Apoptotic cell phagocytosis is initiated through the specific interaction between markers for phagocytosis present at the surface of targets and their receptors of phagocytes. Although many molecules have been proposed to be phagocytosis markers and receptors in mammals, information as to the identity of those molecules is limited for invertebrate animals. Calreticulin, a molecular chaperone that functions in the lumen of the endoplasmic reticulum, was recently reported to be the second general marker, the membrane phospholipid phosphatidylserine being the first, for mammalian apoptotic cells to be recognized by phagocytes. We here asked whether or not calreticulin serves as a marker for phagocytosis in Drosophila. Phagocytosis of apoptotic S2 cells by Drosophila hemocyte-derived l(2)mbn cells, which we previously showed to occur independent of phosphatidylserine, was inhibited by the addition of anti-calreticulin antibody. This inhibition was observed when the target cells, but not phagocytes, were pre-incubated with the antibody. In addition, RNA interference-mediated reduction of calreticulin expression in apoptotic S2 cells, but not in l(2)mbn cells, reduced the level of phagocytosis. An immunocytochemical analysis revealed that calreticulin is widely distributed at the surface of viable S2 cells. After the induction of apoptosis, cell surface calreticulin seemed to form aggregates, with no change in its amount. Furthermore, in embryos of a mutant Drosophila strain that expresses calreticulin at a reduced level, the level of phagocytosis of apoptotic cells was about a half of that observed in embryos of a wild-type strain. These results collectively indicate that calreticulin is the first molecule to be identified as a marker for phagocytosis of apoptotic cells by Drosophila phagocytes.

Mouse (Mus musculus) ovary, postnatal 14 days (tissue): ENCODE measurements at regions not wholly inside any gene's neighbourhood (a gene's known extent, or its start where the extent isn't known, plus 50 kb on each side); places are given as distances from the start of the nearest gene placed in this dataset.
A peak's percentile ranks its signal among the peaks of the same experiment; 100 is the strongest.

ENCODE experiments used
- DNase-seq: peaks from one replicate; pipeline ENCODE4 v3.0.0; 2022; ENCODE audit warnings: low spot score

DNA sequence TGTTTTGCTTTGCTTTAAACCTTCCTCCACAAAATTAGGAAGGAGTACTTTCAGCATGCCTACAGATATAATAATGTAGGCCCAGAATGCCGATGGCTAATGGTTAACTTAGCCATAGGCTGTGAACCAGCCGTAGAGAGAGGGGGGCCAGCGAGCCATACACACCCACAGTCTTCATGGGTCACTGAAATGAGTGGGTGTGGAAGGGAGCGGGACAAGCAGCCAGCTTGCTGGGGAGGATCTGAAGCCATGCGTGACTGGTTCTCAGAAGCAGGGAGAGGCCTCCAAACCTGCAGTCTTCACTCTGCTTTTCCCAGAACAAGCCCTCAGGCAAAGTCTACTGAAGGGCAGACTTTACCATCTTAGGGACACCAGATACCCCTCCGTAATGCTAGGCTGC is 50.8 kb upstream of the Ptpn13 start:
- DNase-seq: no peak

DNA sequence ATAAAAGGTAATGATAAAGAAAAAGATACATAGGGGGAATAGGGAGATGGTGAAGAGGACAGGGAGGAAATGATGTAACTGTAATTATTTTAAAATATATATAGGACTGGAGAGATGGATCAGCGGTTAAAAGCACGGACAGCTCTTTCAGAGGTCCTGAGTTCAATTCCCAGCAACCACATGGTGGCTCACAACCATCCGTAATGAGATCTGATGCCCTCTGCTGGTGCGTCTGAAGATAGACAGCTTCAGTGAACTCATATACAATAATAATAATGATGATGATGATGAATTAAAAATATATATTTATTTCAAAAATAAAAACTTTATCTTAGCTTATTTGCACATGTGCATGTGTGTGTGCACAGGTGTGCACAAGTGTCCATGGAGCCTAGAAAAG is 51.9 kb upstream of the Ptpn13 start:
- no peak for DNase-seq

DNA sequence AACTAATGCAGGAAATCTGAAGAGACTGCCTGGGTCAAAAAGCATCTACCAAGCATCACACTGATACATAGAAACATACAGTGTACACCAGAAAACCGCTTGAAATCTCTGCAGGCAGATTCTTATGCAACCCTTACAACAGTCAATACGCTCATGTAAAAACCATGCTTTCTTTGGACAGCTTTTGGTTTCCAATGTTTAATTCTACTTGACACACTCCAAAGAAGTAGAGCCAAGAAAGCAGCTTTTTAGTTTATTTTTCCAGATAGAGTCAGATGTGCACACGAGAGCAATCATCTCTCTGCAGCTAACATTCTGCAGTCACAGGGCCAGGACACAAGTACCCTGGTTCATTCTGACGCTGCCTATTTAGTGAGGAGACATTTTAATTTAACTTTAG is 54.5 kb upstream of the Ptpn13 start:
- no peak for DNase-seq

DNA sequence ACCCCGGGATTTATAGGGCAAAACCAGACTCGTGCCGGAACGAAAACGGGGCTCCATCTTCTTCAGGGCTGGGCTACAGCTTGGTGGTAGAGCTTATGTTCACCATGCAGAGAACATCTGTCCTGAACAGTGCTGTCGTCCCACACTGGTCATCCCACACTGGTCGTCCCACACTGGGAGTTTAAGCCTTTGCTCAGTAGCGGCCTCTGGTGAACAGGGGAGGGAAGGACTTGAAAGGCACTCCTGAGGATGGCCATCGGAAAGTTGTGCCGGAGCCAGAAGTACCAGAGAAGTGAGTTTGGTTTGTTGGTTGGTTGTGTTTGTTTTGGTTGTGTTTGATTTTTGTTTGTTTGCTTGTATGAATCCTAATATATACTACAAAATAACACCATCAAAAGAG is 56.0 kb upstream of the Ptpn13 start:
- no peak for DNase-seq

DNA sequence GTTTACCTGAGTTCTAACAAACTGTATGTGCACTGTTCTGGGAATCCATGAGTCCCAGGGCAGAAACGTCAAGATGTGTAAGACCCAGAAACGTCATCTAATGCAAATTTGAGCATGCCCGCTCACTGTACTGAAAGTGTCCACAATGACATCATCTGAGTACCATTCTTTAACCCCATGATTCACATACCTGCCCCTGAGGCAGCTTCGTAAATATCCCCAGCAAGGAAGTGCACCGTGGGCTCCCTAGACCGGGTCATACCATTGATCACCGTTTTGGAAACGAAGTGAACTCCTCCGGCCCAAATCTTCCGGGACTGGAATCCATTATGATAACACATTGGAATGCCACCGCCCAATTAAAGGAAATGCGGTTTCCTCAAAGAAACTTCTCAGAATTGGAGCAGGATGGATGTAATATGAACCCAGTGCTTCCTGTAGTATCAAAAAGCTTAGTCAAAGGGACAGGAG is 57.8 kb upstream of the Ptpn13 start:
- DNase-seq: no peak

ASJC Scopus subject areas
- Cell Biology